I couldn’t have been more wrong. This show was a lively wallow in kid-friendly cheer, an energetic revisit to a story that is in danger of being over-told, and a top-notch production that reminded me of why this is a favorite of theatres everywhere.

In case you’ve avoided it over the years, the story is told by Beth Bradley, whose mother has been tapped to spearhead this year’s Christmas Pageant. Into the normal bedlam of a church pageant storm the Herdmans, a rag-tag collection of kids “from the other side of the tracks,” who “lied and stole and smoked cigars (even the girls) and talked dirty and hit little kids and cussed their teachers and took the name of the Lord in vain and set fire to Fred Shoemaker’s old broken-down toolhouse.” No one expects anything from these kids except Mrs. Bradley, and disaster looms as the holiday nears.

This is one of those stories about how kids respond to what’s expected of them, how if you expect them to be mean they WILL be mean, how if you expect them to feel some Christmas spirit and give them the opportunity, they may just rise to the occasion. It’s story that, for me, doesn’t get old, and which moves me even as it makes me cringe at the antics of the “bad” kids.

And, if you’ll forgive a paradoxical aside, this production totally upended my own somewhat less-than-stellar expectations of it.

Starting off with a clever and energetically sung “curtain speech,” the show dives right into the story, keeping it at a brisk hour length. The cast is pitch-perfect with Maureen Yasko and John Stewart bringing to the Bradleys a level of comfort and familiarity that rang true. Sarah Elizabeth Wallis (as Beth) handles her narration duties like a pro, and convincingly shows us an increasing respect for the Herdman mob. And, as the Herdmans, Craig Thompson, Claire Rigsby, Leon Yushin, Zaire Gibbs, Eva Baez-Brooks, and Katie Keenan are all wonderful, loud and raucous one moment, quiet and reflective at another. I especially liked the moment when director Justin Anderson showed them getting ready for the pageant by helping each other with their costumes and hair, even as they’re squabbling and sniping.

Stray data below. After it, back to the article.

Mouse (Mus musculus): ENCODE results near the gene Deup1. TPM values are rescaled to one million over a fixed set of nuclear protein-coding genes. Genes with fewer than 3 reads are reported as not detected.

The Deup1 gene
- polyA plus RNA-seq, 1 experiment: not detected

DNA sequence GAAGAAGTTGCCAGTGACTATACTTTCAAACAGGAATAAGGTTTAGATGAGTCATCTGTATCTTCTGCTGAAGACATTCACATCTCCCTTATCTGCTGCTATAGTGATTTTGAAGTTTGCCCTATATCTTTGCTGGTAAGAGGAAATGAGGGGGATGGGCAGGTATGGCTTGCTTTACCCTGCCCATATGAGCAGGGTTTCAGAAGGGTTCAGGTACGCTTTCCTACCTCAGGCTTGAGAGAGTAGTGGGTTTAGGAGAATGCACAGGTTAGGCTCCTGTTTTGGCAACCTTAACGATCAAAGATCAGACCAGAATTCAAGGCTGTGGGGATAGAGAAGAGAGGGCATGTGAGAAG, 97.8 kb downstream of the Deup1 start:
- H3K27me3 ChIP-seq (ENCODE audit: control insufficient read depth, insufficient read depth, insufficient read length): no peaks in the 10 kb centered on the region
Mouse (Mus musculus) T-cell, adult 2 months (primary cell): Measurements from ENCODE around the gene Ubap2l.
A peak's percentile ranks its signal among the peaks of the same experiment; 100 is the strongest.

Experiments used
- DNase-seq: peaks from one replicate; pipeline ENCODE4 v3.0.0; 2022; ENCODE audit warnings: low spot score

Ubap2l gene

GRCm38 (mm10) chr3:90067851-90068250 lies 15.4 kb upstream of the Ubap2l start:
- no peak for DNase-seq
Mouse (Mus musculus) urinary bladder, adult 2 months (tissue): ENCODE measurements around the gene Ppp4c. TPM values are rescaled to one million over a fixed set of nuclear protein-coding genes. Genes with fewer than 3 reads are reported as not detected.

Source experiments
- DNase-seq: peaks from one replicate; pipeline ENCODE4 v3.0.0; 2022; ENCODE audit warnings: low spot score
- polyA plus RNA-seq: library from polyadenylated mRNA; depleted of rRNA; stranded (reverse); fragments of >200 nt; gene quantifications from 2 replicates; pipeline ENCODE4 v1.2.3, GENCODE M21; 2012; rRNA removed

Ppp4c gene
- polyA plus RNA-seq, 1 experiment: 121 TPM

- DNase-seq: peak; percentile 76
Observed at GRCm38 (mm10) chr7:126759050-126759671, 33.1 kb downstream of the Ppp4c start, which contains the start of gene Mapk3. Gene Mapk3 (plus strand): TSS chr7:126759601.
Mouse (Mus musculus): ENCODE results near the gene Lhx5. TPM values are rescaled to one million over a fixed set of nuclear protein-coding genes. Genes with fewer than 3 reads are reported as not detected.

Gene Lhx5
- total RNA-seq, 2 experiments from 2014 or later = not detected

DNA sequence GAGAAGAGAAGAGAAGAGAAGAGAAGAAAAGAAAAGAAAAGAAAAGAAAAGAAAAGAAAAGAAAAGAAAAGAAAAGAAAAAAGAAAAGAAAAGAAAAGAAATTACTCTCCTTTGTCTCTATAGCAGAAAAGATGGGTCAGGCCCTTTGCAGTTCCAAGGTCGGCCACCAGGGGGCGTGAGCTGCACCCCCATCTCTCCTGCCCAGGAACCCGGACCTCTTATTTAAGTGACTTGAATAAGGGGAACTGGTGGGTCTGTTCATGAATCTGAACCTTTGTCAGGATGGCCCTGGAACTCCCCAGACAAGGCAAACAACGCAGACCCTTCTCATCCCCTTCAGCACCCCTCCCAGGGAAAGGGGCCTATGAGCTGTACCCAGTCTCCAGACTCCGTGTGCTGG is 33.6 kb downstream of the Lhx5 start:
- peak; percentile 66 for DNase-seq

So, why should you see this production, when you’ve probably seen your own kids do it somewhere, sometime already? Leaving aside the pleasure of seeing it done with a professionally designed and executed set, leaving aside seeing marvelously talented kids tackle the roles, it is still a good story, a moving testament to the spirit of Christmas (whatever that may be), and an amusing portrait of kids who can’t help being kids. Even if they are “absolutely the worst kids in the history of the world.”

And you can’t expect more than that!

-- Brad Rudy (BKRudy@aol.com)

** I am officially the “Worst Daddy Ever.” My daughter, Julia, played Gladys Herdman in my wife’s production, and I missed it because of my teching duties elsewhere on the only performance night. To make matters worse, I had arranged to take her to see Synchronicity’s production, but left her behind because she was late coming home from a sleep-over. This note constitutes my public penance and confession, and you would be well-justified in shunning me forever. {Sigh}